In the course of the film, the four friends exhibit a nostalgic desire to revisit the safety of their childhood, when everything was “great”, “logical”, and it was “clear what was good and what was bad”. In line with Freud’s techniques of introspection, such recourse helps get rid of anxieties and gives their voyage a reflective flavor. Although D’iachenko notes in an interview the impossibility to simulate the psychoanalytic conversation that Quartet ‘I’ presents in their play (D’iachenko, 2009), he successfully taps into the unconscious of his heroes by using symbolic language and imagery, such as fantasy digressions that visualize the friends’ conversations. Thus, childhood memories and fantasies appear at the center of the friends’ mental lives throughout the film and are given a particular importance. Introduced as a story-within-the-story, they interrupt the scenes of reality, discrediting narrative reliability, and essentially mark the film as a text of anxiety. The fantastical scenes have a distinct dynamic visual style energized by fast cutting, odd camera angles, computer graphics and absurd comedy. In one such scene, the ninth-grader Slava, in order to impress a girl, arrives at his school in a white Mercedes (practically impossible in 1987) in the company of D'Artagnan (a cardboard image of Mikhail Boiarskii) from the popular Soviet musical miniseries D'Artagnan and the Three Musketeers (1978). In another,Lesha, who is haunted by war movies of the Soviet period, imagines himself in an interrogation with fascists, when his life depends on him telling them truthfully which school girl he is in love with. While funny, absurd and whimsical, these fantasies reveal the characters’ longing for a sense of stability and security that both childhood (with its lack of responsibility and complications with women) and the Soviet system (with its idealized vision of stable masculinity) provided. “Everything got mixed up now”, Lesha says.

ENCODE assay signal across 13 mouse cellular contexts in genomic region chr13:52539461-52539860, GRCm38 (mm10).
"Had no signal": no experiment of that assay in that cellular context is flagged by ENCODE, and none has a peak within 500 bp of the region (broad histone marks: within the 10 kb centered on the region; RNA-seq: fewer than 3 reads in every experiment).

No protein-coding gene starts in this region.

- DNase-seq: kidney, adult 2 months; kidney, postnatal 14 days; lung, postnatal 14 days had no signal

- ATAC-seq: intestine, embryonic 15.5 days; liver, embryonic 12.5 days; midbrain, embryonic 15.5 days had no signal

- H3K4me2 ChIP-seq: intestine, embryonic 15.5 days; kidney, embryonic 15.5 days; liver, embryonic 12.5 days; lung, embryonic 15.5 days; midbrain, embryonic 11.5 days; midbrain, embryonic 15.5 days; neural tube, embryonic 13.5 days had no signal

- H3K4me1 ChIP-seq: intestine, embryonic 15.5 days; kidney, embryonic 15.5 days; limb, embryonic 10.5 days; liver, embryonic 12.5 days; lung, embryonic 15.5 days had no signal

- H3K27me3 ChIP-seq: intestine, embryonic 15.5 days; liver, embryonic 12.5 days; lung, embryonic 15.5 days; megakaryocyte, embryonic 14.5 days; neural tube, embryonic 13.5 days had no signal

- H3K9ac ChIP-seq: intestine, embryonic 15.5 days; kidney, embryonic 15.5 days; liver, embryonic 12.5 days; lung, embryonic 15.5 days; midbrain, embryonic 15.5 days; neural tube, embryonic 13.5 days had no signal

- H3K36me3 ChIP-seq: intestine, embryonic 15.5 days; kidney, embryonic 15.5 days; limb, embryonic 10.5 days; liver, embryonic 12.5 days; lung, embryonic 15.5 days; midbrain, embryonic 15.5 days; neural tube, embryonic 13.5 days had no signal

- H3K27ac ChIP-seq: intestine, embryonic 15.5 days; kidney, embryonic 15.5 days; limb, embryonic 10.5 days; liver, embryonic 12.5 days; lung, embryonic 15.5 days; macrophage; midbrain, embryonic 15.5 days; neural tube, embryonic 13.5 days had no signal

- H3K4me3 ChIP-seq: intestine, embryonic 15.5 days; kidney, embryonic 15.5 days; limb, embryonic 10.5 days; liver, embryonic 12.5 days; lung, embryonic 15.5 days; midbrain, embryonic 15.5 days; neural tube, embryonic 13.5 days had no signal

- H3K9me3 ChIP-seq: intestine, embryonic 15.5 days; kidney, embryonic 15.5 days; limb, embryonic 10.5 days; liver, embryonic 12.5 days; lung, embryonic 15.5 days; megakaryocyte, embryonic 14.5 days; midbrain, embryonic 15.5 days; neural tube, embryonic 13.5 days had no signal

D’iachenko obviously realizes the creative potential of dreams and fantasies, which, as Carl Jung saw it, are a way of gaining access to the collective unconscious. The characters’ unresolved anxiety about women, for example, surfaces both in their conversations and is encoded in the imagery of the fantasy scenes, which are to appeal to the viewer on an emotional rather than simply visual level. In a very funny and surreal fantasy sequence, imagined by Slava and Lesha in Bel’diazhki—chosen as trailer for the film—Zhanna Friske (star of Timur Bekmambetov’s Night Watch (Nochnoi dozor, 2004) and Day Watch (Dnevnoi dozor, 2006)), who just happens to be in Bel’diazhki (!) falls in love with an average guy, Viacheslav Gavrilovich, who rejects her because he wants to stay faithful to his wife. As a fetishized symbol of masculine desire and an incarnation of male anxieties, Friske implies the threat of castration, which is cured in line with Laura Mulvey’s scenario: by punishment and devaluation. In Lesha’s and Slava’s fantasy, Friske is stupid, having confused the congress of billionaires [kongres milliarderov] with the congress of irrigation engineers [kongress melioratorov] that landed her in Bel’diazhki. The rejection by Viacheslav Gavrilovich, as Lesha points out, epitomizes revenge on all women. Equally important is Friske’s image as a phallic woman: when she declares her love to Viacheslav Gavrilovich, she holds an incandescent electric water heater—an obvious reference to the erect penis—that goes limp at the moment of his rejection. By imagining Friske with a phallus, the film essentially labels her as masculine, insisting on an image of ‘normality.’ As imagined by Liosha and Slava, she poses no threat to the patriarchal order, rather becoming “a comforting phantasy of sexual sameness” (Creed 1994: 158).